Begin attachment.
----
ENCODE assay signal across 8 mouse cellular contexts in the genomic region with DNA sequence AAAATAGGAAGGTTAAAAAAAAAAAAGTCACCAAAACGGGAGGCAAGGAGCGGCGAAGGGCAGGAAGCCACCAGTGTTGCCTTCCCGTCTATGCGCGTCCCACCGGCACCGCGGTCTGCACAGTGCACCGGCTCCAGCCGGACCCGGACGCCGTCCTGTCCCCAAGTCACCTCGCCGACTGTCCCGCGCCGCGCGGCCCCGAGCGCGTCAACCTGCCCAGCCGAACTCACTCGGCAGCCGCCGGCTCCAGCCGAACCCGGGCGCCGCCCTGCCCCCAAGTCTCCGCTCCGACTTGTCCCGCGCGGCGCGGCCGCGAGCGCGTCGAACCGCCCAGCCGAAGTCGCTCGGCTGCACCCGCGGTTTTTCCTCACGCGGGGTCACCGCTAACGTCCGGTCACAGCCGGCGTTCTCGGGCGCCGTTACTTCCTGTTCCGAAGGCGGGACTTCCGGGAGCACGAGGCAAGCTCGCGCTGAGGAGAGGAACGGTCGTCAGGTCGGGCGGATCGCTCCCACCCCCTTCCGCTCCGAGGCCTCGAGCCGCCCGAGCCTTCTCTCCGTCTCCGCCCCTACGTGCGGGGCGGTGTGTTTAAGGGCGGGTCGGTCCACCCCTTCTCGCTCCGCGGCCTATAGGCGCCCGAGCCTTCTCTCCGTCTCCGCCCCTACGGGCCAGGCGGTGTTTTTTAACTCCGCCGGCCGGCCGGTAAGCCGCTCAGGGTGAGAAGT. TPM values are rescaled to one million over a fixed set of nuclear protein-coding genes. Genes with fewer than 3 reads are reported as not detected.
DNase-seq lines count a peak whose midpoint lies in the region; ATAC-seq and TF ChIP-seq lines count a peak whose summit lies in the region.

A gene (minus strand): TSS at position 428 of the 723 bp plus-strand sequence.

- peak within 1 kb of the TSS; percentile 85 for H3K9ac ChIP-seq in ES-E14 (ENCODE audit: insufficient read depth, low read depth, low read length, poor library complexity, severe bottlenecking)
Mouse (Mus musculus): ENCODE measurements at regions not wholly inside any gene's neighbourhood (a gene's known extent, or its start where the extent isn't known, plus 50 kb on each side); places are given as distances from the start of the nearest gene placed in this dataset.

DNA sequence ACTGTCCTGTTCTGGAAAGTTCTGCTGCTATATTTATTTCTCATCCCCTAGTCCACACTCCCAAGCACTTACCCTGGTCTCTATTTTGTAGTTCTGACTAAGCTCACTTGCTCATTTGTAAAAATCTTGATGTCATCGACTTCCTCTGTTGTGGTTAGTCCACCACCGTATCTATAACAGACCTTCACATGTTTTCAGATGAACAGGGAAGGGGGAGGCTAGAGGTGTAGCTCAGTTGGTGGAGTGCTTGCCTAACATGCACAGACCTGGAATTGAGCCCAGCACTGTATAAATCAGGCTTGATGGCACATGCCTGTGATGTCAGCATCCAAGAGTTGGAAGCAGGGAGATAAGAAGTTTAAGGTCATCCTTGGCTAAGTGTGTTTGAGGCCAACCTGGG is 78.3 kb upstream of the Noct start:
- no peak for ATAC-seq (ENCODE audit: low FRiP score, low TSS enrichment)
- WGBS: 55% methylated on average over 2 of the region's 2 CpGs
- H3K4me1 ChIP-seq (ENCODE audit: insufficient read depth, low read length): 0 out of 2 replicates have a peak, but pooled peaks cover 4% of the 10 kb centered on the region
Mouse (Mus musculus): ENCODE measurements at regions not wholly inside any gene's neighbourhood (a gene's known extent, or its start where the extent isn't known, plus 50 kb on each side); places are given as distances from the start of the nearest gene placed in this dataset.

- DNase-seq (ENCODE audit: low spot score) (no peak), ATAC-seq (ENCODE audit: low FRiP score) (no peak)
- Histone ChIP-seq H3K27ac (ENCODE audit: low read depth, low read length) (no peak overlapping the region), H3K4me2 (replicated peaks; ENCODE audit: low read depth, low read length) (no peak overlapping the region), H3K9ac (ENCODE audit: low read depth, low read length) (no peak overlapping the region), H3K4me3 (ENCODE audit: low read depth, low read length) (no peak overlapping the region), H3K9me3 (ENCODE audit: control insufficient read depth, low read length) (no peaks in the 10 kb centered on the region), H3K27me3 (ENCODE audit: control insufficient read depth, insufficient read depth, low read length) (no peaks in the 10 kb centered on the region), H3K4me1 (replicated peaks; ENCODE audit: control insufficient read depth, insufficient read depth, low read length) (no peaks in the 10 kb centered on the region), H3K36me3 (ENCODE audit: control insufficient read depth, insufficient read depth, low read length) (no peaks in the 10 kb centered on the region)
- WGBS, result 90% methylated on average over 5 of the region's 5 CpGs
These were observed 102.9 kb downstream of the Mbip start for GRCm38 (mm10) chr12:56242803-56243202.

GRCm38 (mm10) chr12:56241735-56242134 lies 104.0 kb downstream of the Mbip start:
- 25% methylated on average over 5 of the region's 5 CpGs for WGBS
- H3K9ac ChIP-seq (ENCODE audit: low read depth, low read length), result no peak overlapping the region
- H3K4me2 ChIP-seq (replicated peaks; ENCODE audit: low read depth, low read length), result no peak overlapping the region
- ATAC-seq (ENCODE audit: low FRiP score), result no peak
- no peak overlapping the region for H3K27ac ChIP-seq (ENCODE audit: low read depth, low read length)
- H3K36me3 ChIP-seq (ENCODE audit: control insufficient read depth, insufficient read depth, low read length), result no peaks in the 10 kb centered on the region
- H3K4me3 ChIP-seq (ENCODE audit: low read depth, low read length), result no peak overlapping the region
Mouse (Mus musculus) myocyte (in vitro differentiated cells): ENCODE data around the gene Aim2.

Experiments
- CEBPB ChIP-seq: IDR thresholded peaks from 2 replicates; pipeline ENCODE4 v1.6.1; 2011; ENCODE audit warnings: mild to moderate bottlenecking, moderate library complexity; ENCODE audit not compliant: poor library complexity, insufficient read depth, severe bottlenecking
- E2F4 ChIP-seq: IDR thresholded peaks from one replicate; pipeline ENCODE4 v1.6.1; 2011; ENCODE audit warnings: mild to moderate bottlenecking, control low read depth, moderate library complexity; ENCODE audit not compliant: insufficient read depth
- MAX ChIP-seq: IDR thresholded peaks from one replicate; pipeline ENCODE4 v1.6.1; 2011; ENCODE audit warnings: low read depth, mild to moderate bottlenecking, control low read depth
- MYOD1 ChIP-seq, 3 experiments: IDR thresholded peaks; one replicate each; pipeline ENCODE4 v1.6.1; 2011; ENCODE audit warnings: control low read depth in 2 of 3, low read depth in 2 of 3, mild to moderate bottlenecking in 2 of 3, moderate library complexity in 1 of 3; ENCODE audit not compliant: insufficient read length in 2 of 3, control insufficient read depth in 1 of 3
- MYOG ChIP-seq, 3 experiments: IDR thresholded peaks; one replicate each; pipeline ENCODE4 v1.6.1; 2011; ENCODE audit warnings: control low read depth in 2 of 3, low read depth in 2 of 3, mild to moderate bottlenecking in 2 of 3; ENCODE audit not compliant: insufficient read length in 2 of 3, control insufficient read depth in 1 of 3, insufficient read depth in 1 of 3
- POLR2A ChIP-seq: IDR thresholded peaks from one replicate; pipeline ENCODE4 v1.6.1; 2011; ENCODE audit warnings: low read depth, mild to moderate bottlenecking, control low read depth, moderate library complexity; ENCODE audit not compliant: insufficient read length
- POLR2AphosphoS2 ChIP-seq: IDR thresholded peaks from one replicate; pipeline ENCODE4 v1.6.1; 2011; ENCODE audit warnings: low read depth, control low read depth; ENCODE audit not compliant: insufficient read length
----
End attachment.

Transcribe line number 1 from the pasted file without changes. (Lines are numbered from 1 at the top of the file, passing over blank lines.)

ENCODE assay signal across 8 mouse cellular contexts in the genomic region with DNA sequence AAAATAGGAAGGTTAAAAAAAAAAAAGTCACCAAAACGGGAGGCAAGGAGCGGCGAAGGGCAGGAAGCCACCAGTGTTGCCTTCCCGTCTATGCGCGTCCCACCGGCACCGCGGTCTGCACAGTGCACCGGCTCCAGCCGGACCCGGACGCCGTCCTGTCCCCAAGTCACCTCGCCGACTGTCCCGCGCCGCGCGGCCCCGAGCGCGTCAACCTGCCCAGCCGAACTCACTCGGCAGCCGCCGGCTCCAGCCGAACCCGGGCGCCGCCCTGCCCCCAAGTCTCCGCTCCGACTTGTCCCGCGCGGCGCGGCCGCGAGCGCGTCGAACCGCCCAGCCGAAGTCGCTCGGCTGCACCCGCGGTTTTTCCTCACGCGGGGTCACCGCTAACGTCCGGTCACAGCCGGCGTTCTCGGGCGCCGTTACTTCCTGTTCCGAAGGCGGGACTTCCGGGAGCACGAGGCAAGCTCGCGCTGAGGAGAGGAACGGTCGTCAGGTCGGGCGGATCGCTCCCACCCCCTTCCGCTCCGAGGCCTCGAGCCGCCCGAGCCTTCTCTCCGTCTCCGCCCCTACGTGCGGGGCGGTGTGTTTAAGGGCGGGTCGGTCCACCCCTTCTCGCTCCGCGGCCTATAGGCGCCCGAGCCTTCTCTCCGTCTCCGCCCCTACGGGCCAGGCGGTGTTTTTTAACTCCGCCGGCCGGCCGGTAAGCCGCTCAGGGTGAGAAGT. TPM values are rescaled to one million over a fixed set of nuclear protein-coding genes. Genes with fewer than 3 reads are reported as not detected.